Monthly Archives: March 2016

Obesity in Persians

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Did you know that obesity is a common problem in felines including breeds like the Persian? Some owners like to give their Persian a special snack every now and again, which is OK as long as it’s done in moderation. However, a few extra calories can turn into a few unwanted pounds if your Persian’s food intake is not monitored. If you think your Persian may be overweight, contact your vet and set up a routine wellness exam to find out. Your vet can weigh and exam your Persian and let you know an ideal weight for your cat. You can also do a quick check at home, although it will not be a professional analysis. If you can easily see or feel the cat’s rib bones then he is too thin. If you cannot feel the rib bones beneath a layer of fat then he may be overweight. Contact your vet Niagara Falls, ON for additional information.

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Taking your Australian Shepherd Off Leash on the Trails

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Most Australian Shepherds love to be outdoors and especially enjoy time with their owners out on the trails. Your Aussie may even do very well running on the trails off leash. Many area parks and forestry divisions provide safe walking trails for people and their pets. Check with your vet for a list of trails that are pet friendly. If you do take your Aussie off leash, make sure there are no signs that prohibit off leash canines. Also make sure you’ve practiced off leash walking beforehand and your dog is trained to come to you when called. You can practice his response to your commands in a fenced in dog park or other fenced in area. When you and your pup do hit the trails, make sure you are on a walkway that is far from roadways or waterways before taking him off leash. Talk with your vet Racine, WI for additional tips.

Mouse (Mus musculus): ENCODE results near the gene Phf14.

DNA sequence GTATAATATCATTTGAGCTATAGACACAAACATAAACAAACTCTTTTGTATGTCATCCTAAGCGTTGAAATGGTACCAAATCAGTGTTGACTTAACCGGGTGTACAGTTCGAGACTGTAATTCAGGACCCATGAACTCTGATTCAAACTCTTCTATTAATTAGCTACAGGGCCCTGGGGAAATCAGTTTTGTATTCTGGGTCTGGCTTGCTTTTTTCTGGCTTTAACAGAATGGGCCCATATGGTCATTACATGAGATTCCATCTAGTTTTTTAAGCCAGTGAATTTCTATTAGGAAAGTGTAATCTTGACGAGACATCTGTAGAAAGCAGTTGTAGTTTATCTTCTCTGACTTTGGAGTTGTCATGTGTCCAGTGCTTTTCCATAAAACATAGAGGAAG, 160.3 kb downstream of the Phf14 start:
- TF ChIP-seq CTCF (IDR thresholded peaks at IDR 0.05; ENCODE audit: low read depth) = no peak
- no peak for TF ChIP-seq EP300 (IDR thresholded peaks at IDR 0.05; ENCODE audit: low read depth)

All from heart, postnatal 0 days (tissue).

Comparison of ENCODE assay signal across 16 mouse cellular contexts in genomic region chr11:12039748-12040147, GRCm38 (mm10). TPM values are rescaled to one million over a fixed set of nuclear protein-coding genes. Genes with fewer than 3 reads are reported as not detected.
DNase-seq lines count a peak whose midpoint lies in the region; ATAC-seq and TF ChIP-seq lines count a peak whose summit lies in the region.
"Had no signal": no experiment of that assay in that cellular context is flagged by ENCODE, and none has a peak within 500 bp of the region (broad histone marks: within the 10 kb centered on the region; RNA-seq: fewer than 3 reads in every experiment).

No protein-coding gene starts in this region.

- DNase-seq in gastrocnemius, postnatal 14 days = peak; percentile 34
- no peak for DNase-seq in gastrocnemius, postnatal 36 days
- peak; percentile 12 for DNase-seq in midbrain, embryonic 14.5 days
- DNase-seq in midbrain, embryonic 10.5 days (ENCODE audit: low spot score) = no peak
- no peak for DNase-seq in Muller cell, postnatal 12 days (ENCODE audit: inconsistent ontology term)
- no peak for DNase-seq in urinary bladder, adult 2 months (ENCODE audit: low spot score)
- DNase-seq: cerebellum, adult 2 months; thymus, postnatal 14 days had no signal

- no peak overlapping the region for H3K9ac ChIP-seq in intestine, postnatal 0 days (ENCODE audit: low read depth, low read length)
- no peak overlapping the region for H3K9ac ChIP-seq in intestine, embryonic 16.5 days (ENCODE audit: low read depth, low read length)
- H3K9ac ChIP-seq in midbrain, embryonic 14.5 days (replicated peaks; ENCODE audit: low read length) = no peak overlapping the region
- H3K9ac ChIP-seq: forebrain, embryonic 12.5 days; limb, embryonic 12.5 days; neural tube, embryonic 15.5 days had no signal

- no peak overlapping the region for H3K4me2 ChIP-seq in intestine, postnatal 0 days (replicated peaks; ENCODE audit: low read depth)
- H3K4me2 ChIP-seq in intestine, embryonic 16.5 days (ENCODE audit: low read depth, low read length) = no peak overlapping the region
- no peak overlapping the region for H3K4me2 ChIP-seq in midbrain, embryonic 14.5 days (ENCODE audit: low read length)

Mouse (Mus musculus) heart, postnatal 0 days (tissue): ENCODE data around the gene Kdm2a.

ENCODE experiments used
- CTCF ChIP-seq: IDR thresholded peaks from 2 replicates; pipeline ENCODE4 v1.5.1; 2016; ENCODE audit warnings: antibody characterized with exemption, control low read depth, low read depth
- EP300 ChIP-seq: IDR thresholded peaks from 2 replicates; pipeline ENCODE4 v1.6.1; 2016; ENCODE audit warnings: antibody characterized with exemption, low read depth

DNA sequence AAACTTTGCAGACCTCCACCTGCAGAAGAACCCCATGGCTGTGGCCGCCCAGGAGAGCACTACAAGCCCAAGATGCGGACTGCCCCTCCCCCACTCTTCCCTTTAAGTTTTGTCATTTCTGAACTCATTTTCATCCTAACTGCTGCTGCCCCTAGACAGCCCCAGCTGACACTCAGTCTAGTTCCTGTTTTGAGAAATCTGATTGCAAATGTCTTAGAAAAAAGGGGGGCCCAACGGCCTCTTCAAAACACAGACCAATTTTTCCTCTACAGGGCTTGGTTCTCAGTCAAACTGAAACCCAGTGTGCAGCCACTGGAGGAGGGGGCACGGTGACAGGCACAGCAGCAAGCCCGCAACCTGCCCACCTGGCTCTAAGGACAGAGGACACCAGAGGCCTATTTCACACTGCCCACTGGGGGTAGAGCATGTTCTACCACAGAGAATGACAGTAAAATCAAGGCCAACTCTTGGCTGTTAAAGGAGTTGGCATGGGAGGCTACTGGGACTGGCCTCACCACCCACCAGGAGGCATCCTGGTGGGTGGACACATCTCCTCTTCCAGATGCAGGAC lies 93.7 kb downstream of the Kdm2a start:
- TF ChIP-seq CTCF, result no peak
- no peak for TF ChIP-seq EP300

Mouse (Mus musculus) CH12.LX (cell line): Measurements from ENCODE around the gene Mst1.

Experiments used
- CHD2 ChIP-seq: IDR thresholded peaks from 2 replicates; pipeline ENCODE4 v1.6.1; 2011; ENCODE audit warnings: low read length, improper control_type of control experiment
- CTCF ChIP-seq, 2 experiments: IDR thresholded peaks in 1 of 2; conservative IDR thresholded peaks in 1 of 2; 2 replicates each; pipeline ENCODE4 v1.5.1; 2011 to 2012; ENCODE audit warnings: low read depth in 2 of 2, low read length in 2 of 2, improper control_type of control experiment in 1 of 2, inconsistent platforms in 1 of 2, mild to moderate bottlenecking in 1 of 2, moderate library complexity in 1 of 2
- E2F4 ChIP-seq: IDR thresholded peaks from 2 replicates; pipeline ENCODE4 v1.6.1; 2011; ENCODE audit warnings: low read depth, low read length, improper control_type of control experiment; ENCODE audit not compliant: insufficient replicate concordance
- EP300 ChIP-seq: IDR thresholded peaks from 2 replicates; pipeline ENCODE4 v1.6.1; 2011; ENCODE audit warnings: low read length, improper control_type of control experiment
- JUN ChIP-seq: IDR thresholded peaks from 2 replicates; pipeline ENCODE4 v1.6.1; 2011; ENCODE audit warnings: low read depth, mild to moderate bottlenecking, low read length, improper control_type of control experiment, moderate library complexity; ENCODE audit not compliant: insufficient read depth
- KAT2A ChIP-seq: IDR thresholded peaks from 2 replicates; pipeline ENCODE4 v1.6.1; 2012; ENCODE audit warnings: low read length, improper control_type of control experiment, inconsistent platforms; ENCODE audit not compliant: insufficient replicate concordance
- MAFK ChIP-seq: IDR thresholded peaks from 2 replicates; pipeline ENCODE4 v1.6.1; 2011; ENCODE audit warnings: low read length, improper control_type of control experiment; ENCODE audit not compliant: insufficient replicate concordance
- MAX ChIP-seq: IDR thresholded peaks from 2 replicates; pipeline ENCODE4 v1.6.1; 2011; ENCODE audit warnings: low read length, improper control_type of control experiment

Feeding Your Dog Throughout His Lifetime

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Feeding your dog properly is an essential part of your dog’s good health and long life. Puppies require frequent feeding up to four times per day. Their tummies are small and they are growing quickly so they need the extra nutrition and calories. As your dog ages, you can reduce the feedings till you just feed your dog once a day. Some dogs prefer a snack in the evening. Make sure you account for this extra feeding in your dog’s total daily calorie count. Keep portions consistent to maintain a healthy weight and help avoid obesity. Select a high-quality, nutritionally complete food that is manufactured for your dog’s stage of life. Some dogs (and owners) prefer dry food and others like canned or fresh food. Keep in mind that dry food aids in keeping teeth clean. Puppies may need dry food moistened for better digestion. Learn more from your Lawrenceville, GA veterinary clinic.

Want a dog that lives forever?

Okay, unless you have your dog stuffed and placed on your mantle, you’re never going to find a dog that lives forever. Unless you count that her memory lives in your heart forever…

However, if you’re worried about the affect it will have on you or your kids if your pooch were to pass away, there are a few breeds that live a long time. Generally the smaller dogs live longer—those who stay inside more often and are coddled by their owners. The following dogs can typically live from 12-15 years old:

  • Yorkshire Terrier
  • Poodles (large and small)
  • Maltese
  • Lab Retrievers
  • Boston Terrier
  • Shih Tzu
  • Dachshund
  • Beagle
  • Shetland Sheepdog
  • Pug
  • Chihuahua

There are plenty of other breeds out there who, if kept healthy, will grow up with your family and give you plenty of years of happiness together.

Talk to your  Critter Care Animal Hospital  to discuss the characteristics that are important to you and your household .

Walking Your Dog: Choosing the Right Equipment

Your dog’s daily walk is essential to his exercise regime. You need to select either a collar or a harness for your dog. A collar puts the controlling tension on your dog’s neck. If your dog is small, a collar may cause damage if you or your dog tugs on it too hard. A harness has the controlling tension in the chest and shoulders so any pressure is evenly distributed. However, for a large, strong dog, a harness may give your dog too much leverage and make it difficult to control him and keep him safe. Similarly when considering a retractable versus a fixed length leash. You may not be able to control a large dog with a retractable leash since you hold the “brakes” with just your thumb. The retractable leash is a ideal for a small dog since it gives them a little extra play to explore. Learn more from your Craig Road, NV veterinary clinic.